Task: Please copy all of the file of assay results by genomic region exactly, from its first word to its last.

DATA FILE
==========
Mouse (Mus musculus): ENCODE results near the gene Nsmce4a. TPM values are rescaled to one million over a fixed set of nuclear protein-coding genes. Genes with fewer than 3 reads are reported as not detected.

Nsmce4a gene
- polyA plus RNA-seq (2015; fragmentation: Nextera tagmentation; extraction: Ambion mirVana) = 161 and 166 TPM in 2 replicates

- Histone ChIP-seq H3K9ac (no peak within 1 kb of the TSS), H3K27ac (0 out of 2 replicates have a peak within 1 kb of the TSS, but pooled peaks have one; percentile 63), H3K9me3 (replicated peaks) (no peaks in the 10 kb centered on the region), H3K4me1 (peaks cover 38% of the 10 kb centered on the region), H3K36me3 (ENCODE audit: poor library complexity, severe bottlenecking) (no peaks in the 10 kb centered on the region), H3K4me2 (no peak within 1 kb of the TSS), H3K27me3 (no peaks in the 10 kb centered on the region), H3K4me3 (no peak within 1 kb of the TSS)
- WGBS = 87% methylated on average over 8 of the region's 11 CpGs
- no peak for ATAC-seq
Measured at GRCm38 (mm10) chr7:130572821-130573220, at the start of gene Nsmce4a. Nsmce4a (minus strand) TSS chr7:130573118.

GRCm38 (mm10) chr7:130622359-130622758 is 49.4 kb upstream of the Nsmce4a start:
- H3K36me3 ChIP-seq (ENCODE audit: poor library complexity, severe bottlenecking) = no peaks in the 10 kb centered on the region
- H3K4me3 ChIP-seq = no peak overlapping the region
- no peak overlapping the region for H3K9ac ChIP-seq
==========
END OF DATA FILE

Mouse (Mus musculus): ENCODE results near the gene Nsmce4a. TPM values are rescaled to one million over a fixed set of nuclear protein-coding genes. Genes with fewer than 3 reads are reported as not detected.

Nsmce4a gene
- polyA plus RNA-seq (2015; fragmentation: Nextera tagmentation; extraction: Ambion mirVana) = 161 and 166 TPM in 2 replicates

- Histone ChIP-seq H3K9ac (no peak within 1 kb of the TSS), H3K27ac (0 out of 2 replicates have a peak within 1 kb of the TSS, but pooled peaks have one; percentile 63), H3K9me3 (replicated peaks) (no peaks in the 10 kb centered on the region), H3K4me1 (peaks cover 38% of the 10 kb centered on the region), H3K36me3 (ENCODE audit: poor library complexity, severe bottlenecking) (no peaks in the 10 kb centered on the region), H3K4me2 (no peak within 1 kb of the TSS), H3K27me3 (no peaks in the 10 kb centered on the region), H3K4me3 (no peak within 1 kb of the TSS)
- WGBS = 87% methylated on average over 8 of the region's 11 CpGs
- no peak for ATAC-seq
Measured at GRCm38 (mm10) chr7:130572821-130573220, at the start of gene Nsmce4a. Nsmce4a (minus strand) TSS chr7:130573118.

GRCm38 (mm10) chr7:130622359-130622758 is 49.4 kb upstream of the Nsmce4a start:
- H3K36me3 ChIP-seq (ENCODE audit: poor library complexity, severe bottlenecking) = no peaks in the 10 kb centered on the region
- H3K4me3 ChIP-seq = no peak overlapping the region
- no peak overlapping the region for H3K9ac ChIP-seq